Twelfth Night and Farewell Party at Geffrye Museum

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I visited the Geffrye Museum before Christmas in order to see their special 'Christmas Past' display, and my visit today was to partake in the Twelfth Night fun and the farewell party. The museum is located in a former almeshouse and depicts how people lived in London in the past. It shows the most popular family room (known in the past as living room, lounge, great hall, reception room, or parlour) in the house and describes items of furniture and how people lived. At Christmas, visiting the museum is extra special because the rooms are decorated for Christmas as they would have been in the age of the room on display. Christmas is actually a fairly recent celebration. Although it was observed in the past and most-likely adopted by Christains from pre-Christain or pagan rituals, it was not on the scale that we celebrate it today. In fact, Twelfth Night and Ephiphany were the popular celebration days.


Twelfth Night is celebrated twelve days after Christmas. This would fall on the 5th of January with Epiphany taking place on the sixth of January. The word "epiphany" means "manifestation" in Greek; essentially, this is when the three wise men went to present gifts to baby Jesus.Ā 

In the past and on the Twelfth Night in England, the wassail was sung to help the orchards and apple trees, and this would date back to pre-Christain times in the aid of the Holly Man or Green Man and the designated queen/king of the party. (I've covered a little bit about this topic in my Borough Market Apple Day post.) A yule log was also left burning until this day to protect the home.


Epiphany was also a day to play games, sing, and to prank people. It was a day of entertainment and parties. People drank spiced drinks with ginger or cinnamon and ate Twelfth Cake, which is similar to Christmas cake (a dried fruitcake and marzipan icing). Inside the cake would be a baked-in bean and a pea, and sometimes other items were included. The finder of the bean became king, and the finder of the pea became queen. This probably was a tribute to the wassail events. It was also customary that these parts were not gender-specific, so a female could be a king and a male a queen. A Twelfth Tart was also a dessert created to mimic stained-glass.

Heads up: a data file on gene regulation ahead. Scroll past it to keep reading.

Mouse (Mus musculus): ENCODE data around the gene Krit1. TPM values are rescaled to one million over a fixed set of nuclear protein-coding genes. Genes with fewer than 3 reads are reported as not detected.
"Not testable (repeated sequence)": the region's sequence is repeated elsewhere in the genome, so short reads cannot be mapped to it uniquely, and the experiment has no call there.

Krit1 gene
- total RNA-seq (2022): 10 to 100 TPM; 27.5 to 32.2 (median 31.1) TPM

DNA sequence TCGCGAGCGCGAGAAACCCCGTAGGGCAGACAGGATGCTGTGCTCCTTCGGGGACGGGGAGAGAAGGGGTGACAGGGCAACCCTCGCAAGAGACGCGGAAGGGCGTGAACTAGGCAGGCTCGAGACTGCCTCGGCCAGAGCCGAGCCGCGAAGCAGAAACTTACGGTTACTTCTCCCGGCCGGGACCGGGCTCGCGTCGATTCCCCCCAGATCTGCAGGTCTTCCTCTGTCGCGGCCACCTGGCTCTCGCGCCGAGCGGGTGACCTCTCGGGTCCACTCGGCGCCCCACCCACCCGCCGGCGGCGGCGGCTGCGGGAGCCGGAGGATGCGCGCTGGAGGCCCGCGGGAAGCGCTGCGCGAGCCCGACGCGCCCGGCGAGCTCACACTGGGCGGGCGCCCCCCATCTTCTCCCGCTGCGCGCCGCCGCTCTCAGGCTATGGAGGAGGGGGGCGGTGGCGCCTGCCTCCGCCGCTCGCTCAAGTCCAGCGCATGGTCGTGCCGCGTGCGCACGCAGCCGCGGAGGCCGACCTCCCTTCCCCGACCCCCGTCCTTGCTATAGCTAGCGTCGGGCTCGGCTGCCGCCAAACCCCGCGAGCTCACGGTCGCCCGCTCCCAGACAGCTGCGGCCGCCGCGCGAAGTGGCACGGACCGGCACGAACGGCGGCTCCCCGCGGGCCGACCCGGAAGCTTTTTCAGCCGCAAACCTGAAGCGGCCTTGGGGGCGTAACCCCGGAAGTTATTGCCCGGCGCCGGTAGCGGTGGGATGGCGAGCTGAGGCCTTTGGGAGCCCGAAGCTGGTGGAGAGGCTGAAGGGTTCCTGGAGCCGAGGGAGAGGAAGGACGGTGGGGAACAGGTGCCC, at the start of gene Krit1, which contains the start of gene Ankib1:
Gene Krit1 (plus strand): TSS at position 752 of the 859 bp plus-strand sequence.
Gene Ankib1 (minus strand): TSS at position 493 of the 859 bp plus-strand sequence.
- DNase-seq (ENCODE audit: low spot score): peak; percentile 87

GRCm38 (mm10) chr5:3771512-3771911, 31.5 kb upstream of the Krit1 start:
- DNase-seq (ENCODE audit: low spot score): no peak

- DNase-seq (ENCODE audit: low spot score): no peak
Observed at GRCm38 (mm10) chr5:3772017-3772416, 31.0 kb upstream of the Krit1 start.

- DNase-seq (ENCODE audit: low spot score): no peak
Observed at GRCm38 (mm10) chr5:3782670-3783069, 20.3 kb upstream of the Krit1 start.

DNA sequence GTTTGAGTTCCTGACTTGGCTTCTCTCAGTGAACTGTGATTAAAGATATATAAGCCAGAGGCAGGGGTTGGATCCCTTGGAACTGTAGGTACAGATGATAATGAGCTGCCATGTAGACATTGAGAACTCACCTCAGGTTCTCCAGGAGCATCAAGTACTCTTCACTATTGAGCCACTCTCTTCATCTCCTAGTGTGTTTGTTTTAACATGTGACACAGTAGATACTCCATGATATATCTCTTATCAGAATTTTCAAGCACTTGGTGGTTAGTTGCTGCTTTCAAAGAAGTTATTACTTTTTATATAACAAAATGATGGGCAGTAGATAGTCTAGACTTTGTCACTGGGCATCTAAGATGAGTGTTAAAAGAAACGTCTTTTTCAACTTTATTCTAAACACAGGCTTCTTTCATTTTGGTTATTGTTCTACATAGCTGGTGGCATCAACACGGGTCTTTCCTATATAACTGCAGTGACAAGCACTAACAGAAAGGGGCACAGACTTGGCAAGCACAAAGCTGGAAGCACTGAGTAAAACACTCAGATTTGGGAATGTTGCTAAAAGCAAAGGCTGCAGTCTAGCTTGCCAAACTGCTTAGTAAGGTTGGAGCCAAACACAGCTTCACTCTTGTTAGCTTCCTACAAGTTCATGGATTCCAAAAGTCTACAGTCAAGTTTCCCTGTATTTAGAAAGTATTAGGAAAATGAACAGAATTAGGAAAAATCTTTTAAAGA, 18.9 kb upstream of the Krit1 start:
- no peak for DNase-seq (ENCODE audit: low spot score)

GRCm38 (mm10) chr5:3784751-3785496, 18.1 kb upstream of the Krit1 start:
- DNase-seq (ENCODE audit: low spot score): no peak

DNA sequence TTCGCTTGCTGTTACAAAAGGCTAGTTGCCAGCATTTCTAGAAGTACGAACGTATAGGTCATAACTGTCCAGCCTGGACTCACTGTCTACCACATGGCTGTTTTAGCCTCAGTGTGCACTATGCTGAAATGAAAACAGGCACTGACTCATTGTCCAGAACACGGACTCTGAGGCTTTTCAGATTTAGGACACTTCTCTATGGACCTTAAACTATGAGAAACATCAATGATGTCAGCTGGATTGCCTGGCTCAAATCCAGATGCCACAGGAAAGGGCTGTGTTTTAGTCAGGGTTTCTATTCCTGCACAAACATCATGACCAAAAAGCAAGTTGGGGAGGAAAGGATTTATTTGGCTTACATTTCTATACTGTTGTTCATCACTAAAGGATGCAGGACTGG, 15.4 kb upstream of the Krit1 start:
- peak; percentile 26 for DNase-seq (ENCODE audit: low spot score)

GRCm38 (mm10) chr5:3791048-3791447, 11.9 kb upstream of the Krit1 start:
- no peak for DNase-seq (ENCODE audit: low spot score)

When I arrived, a band was playing Christmas songs, and a fire was lit in front of the museum. I also saw a large queue/line to purchase a slice of Twelfth Cake and mulled wine and for children to participate in a "lucky dip" to be queen or king for the night. I saw a smaller queue/line for the museum itself, but as I had just been three weeks ago, I did not need to return.


Upon having a quick browse, I went back to the band when it was eventually joined by a man in costume who told us about the Twelfth Night and historical information. He also explained that the Geffrye Museum would be closed for two years as they had received the funding of roughly 18 million pounds in order to renovate the displays, add more displays, add a new entrance from Hoxton station, and open up an almeshouse for tours. So, if you wish to visit before it closes for two years, today is the last day.


In between Christmas carols (such as "Good King Wenceslas", "The Twelve Days of Christmas", and "We Three Kings"), we were told more history of the songs and customs of the past. The king(s) and queen were also crowned and given a garland to wear.


After nearly the last carol, I escaped the crowd. By now, the fire was warm and surrounded by a small crowd.


For those who wish to join in the Farewell Party for the Geffrye Museum, the party goes on all day today until 5:00pm. Events will still take place on thr grounds throughout the year, and apparently, there may be a few tours of the almeshouses before the work is finished. Are any of my readers regular visitors to the museum, and will you miss visiting it when it's closed for two years?

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